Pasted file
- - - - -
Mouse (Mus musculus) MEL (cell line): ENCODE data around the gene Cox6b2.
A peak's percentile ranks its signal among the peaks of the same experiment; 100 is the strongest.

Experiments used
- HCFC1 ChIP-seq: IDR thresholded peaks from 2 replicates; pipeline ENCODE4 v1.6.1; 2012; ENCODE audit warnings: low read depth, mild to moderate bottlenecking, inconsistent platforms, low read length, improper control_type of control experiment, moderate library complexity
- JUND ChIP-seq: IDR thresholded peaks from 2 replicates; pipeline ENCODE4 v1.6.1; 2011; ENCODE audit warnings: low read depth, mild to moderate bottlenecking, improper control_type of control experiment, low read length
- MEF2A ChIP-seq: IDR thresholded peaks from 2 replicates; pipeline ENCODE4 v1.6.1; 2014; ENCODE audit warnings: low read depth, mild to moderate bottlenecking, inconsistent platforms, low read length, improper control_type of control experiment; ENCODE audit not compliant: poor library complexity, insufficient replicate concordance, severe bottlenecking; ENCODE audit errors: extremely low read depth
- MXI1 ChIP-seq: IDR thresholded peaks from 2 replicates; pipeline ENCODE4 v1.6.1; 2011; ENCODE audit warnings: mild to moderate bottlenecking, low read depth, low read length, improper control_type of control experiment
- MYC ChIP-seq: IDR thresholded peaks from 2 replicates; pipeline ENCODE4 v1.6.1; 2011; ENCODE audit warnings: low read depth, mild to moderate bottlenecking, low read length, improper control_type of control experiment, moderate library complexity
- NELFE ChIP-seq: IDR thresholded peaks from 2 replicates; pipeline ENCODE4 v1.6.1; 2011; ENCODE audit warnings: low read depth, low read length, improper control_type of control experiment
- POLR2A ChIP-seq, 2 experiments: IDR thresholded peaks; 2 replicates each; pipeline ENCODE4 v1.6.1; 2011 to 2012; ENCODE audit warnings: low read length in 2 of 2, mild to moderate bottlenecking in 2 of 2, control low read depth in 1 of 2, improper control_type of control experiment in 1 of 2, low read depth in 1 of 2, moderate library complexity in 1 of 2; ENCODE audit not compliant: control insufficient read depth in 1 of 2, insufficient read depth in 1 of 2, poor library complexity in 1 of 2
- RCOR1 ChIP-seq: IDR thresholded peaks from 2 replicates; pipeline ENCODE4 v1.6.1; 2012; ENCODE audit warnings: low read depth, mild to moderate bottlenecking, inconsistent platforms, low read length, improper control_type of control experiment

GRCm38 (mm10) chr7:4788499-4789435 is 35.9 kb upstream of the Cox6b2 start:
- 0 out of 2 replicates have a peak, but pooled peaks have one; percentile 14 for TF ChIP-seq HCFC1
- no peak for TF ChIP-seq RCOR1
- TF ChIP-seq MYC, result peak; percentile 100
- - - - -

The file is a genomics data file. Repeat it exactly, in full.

Mouse (Mus musculus) MEL (cell line): ENCODE data around the gene Cox6b2.
A peak's percentile ranks its signal among the peaks of the same experiment; 100 is the strongest.

Experiments used
- HCFC1 ChIP-seq: IDR thresholded peaks from 2 replicates; pipeline ENCODE4 v1.6.1; 2012; ENCODE audit warnings: low read depth, mild to moderate bottlenecking, inconsistent platforms, low read length, improper control_type of control experiment, moderate library complexity
- JUND ChIP-seq: IDR thresholded peaks from 2 replicates; pipeline ENCODE4 v1.6.1; 2011; ENCODE audit warnings: low read depth, mild to moderate bottlenecking, improper control_type of control experiment, low read length
- MEF2A ChIP-seq: IDR thresholded peaks from 2 replicates; pipeline ENCODE4 v1.6.1; 2014; ENCODE audit warnings: low read depth, mild to moderate bottlenecking, inconsistent platforms, low read length, improper control_type of control experiment; ENCODE audit not compliant: poor library complexity, insufficient replicate concordance, severe bottlenecking; ENCODE audit errors: extremely low read depth
- MXI1 ChIP-seq: IDR thresholded peaks from 2 replicates; pipeline ENCODE4 v1.6.1; 2011; ENCODE audit warnings: mild to moderate bottlenecking, low read depth, low read length, improper control_type of control experiment
- MYC ChIP-seq: IDR thresholded peaks from 2 replicates; pipeline ENCODE4 v1.6.1; 2011; ENCODE audit warnings: low read depth, mild to moderate bottlenecking, low read length, improper control_type of control experiment, moderate library complexity
- NELFE ChIP-seq: IDR thresholded peaks from 2 replicates; pipeline ENCODE4 v1.6.1; 2011; ENCODE audit warnings: low read depth, low read length, improper control_type of control experiment
- POLR2A ChIP-seq, 2 experiments: IDR thresholded peaks; 2 replicates each; pipeline ENCODE4 v1.6.1; 2011 to 2012; ENCODE audit warnings: low read length in 2 of 2, mild to moderate bottlenecking in 2 of 2, control low read depth in 1 of 2, improper control_type of control experiment in 1 of 2, low read depth in 1 of 2, moderate library complexity in 1 of 2; ENCODE audit not compliant: control insufficient read depth in 1 of 2, insufficient read depth in 1 of 2, poor library complexity in 1 of 2
- RCOR1 ChIP-seq: IDR thresholded peaks from 2 replicates; pipeline ENCODE4 v1.6.1; 2012; ENCODE audit warnings: low read depth, mild to moderate bottlenecking, inconsistent platforms, low read length, improper control_type of control experiment

GRCm38 (mm10) chr7:4788499-4789435 is 35.9 kb upstream of the Cox6b2 start:
- 0 out of 2 replicates have a peak, but pooled peaks have one; percentile 14 for TF ChIP-seq HCFC1
- no peak for TF ChIP-seq RCOR1
- TF ChIP-seq MYC, result peak; percentile 100